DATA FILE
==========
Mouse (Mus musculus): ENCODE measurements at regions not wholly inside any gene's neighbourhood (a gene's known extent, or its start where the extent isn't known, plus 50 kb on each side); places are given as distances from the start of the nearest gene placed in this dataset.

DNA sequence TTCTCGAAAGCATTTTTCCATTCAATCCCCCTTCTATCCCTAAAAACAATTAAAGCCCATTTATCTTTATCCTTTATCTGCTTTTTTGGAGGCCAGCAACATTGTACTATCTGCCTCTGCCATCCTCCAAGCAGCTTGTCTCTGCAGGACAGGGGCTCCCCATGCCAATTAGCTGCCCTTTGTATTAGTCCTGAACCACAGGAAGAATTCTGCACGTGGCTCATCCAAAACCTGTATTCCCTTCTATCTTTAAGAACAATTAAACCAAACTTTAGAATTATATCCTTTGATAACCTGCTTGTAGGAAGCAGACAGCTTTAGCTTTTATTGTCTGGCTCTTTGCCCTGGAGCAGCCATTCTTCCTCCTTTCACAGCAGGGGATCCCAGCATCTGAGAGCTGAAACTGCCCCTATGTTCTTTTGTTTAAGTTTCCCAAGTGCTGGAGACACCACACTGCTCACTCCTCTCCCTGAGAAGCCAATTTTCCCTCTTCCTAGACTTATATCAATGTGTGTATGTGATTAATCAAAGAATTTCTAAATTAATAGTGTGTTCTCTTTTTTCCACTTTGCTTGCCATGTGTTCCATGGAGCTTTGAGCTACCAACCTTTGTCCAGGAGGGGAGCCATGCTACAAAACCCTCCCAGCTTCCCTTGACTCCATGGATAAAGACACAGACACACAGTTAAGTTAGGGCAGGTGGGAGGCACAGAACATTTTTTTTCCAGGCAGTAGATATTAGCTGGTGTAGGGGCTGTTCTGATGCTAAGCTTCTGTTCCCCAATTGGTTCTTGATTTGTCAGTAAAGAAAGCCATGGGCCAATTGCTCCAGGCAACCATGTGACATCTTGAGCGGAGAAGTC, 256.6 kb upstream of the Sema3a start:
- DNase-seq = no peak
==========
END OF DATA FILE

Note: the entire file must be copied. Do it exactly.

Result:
Mouse (Mus musculus): ENCODE measurements at regions not wholly inside any gene's neighbourhood (a gene's known extent, or its start where the extent isn't known, plus 50 kb on each side); places are given as distances from the start of the nearest gene placed in this dataset.

DNA sequence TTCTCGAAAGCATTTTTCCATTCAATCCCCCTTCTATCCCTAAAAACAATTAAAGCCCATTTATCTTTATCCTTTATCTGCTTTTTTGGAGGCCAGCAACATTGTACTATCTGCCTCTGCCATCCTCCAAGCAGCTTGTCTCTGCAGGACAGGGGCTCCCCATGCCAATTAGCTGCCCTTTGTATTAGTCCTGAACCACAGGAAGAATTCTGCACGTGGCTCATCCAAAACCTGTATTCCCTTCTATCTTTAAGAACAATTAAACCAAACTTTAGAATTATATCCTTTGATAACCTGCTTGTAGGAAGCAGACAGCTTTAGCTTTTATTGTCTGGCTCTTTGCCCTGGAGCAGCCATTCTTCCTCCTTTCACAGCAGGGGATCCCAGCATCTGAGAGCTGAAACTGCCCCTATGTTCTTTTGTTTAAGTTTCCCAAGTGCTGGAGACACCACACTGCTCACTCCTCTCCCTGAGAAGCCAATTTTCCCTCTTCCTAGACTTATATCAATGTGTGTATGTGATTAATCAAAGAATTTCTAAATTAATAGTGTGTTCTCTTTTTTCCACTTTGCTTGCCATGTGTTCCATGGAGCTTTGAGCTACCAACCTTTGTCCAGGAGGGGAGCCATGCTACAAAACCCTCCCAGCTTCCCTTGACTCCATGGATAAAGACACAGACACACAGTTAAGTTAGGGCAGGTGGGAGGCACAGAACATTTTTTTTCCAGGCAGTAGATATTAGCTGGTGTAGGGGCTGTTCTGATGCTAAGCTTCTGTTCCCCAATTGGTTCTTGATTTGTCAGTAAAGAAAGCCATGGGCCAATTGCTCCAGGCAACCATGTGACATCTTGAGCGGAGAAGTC, 256.6 kb upstream of the Sema3a start:
- DNase-seq = no peak